I was shocked to discover that Scanners was a movie about people shooting each other with shotguns — always shotguns. That’s a lot of what the story is. Reviewing Videodrome, I was surprised to see how similar the end of Videodrome was, how it simplified itself to become about people shooting each other.
No issue with that me, believe, but after the first watch of David Cronenberg’s early opus, I thought it was more complex. And it was, just not on the surface. Storywise, it makes sense that the film ‘goes Scanners’ (I’m not looking to coin a term, not this time) at the end, because like The Dead Zone, Videodrome is about the transformation of an ordinary man to an assassin.
Blunt, raw violence is the end result, and it plays out sans the intelligence and wit of Cronenberg’s scientists. Rationalizing the situation is gone, and all that’s left now is killing for some enigma. Killing with cancer bullets as the guy implodes, gurgling and crunching into a microphone.
The second episode of The Battle Beyond Planet X was about Videodrome, and the seeming contradiction that the meister of body horror would make a film about the destructive effects of violent media on society, especially given this period in his career — as a young artist struggling against censorship in the formal, and I imagine general suspicion of character in the moment-to-moment. Even now, we’re surprised that the man is a regular at big-name festivals and at this point, acclaimed novelist.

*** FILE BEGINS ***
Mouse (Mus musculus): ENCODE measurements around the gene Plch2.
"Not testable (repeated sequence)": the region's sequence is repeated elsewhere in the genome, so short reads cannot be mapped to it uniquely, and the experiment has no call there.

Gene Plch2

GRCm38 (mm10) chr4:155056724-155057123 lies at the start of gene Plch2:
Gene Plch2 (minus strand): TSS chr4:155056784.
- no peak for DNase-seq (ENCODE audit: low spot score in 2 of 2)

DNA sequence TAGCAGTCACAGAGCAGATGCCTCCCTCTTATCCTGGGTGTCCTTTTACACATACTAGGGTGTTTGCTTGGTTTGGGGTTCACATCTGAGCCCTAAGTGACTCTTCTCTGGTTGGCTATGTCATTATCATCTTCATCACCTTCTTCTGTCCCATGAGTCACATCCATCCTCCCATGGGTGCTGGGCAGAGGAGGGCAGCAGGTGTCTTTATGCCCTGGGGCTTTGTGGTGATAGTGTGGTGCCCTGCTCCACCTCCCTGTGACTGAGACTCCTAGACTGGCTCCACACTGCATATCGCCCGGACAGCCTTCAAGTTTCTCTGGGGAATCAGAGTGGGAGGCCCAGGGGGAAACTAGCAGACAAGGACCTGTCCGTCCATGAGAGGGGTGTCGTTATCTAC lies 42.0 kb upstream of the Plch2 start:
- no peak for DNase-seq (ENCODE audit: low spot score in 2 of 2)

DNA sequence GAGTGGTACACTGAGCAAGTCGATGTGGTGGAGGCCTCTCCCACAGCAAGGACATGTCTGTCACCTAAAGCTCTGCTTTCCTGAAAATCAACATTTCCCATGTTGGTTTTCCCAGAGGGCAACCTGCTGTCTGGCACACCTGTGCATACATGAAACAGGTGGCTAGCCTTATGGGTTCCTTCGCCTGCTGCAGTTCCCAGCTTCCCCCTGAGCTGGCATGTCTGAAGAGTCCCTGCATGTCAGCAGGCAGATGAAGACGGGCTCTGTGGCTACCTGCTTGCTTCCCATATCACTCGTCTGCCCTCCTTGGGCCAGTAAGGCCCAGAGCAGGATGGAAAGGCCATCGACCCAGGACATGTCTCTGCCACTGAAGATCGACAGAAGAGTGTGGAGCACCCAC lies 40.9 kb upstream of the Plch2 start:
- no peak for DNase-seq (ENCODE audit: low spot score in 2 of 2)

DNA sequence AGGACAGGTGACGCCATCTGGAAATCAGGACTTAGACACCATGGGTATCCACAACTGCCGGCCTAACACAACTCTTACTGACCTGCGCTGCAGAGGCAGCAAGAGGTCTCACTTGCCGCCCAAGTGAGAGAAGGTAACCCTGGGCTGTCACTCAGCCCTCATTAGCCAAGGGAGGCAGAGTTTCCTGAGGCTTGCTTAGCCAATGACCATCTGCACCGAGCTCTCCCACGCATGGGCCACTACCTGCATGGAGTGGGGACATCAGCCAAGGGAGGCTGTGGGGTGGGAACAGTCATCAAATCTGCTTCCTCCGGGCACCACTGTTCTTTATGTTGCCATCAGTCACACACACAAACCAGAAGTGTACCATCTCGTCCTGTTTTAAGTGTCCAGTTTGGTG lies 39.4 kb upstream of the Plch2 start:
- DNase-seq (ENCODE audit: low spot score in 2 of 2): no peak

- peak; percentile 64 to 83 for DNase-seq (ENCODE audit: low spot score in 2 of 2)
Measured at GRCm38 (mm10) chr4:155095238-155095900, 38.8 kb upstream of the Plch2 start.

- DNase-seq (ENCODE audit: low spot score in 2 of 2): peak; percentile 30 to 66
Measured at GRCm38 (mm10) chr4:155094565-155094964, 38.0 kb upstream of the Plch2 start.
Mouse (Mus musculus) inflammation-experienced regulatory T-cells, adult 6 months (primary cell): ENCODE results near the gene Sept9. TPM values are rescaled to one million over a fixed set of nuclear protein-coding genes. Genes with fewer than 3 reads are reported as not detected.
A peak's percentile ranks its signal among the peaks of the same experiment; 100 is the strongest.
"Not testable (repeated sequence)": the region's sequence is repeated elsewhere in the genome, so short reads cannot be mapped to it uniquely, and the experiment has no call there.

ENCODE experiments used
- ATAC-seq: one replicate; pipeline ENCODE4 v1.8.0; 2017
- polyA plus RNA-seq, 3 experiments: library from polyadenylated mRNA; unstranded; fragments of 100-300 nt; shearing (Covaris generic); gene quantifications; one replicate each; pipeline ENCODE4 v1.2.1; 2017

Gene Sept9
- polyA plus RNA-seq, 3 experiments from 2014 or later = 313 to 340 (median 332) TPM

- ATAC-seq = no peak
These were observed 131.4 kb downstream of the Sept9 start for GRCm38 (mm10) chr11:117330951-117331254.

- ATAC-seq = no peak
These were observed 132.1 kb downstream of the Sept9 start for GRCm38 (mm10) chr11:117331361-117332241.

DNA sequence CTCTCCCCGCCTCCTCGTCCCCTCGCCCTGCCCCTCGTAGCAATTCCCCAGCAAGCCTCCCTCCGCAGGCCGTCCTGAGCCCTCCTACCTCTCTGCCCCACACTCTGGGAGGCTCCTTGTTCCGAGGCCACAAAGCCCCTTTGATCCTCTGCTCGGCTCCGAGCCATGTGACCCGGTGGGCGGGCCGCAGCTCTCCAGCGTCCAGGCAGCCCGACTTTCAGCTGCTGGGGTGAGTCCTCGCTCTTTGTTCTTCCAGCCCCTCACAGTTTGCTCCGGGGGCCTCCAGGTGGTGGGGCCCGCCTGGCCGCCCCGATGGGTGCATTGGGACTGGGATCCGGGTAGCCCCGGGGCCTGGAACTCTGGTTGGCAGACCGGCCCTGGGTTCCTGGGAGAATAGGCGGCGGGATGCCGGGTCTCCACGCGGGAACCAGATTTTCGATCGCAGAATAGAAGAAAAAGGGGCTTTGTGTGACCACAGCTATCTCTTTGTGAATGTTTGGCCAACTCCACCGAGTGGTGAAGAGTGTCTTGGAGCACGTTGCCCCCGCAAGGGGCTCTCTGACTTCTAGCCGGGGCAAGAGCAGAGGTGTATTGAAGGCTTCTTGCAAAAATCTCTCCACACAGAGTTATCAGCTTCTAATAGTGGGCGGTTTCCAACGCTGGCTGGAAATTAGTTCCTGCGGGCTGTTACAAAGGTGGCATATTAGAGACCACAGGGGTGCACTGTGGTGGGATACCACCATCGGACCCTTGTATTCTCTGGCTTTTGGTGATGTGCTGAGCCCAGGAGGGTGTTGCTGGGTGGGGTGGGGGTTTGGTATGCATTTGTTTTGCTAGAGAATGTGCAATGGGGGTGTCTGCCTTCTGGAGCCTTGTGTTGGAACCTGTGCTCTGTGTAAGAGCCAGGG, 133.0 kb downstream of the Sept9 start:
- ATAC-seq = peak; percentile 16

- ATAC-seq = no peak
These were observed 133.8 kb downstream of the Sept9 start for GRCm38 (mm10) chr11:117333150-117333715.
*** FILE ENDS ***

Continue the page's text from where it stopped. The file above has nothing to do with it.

His first feature film, Shivers, came about from an image he had, kind of like where the Terminator came from — this image was of a spider coming out of a guy’s mouth, and already we have that mix of the gruesomely shocking, and the psychologically inventive. Not just for the allusion to popular fear, but the vague indication of dream-exploration: what might this image mean, metaphorically? And Cronenberg would have a number of these images over the course of his career, whether shocking or even emotionally resonant, but always stirring in some way.
In Videodrome, the images are aplenty, and they are of course, not just for shock value. Not that that’s quick to be discounted. But this might be where our answer lies, as continuation to Episode 2, which was left open-ended (like Oldboy) and as highly entertaining and powerful. Cronenberg might be dealing with seemingly paradoxical or self-critical themes and ideas, but perhaps it is only in the exploration that the work is identified.
How else to make sense of this phallotastic reel of thrusting, splicing, gasping, killing? I still haven’t been able to parse it in the way I OCD a trail through most others of its type, but I do know that my own exploration, even without conclusion, and regardless the writer/director’s, is what finds its place here.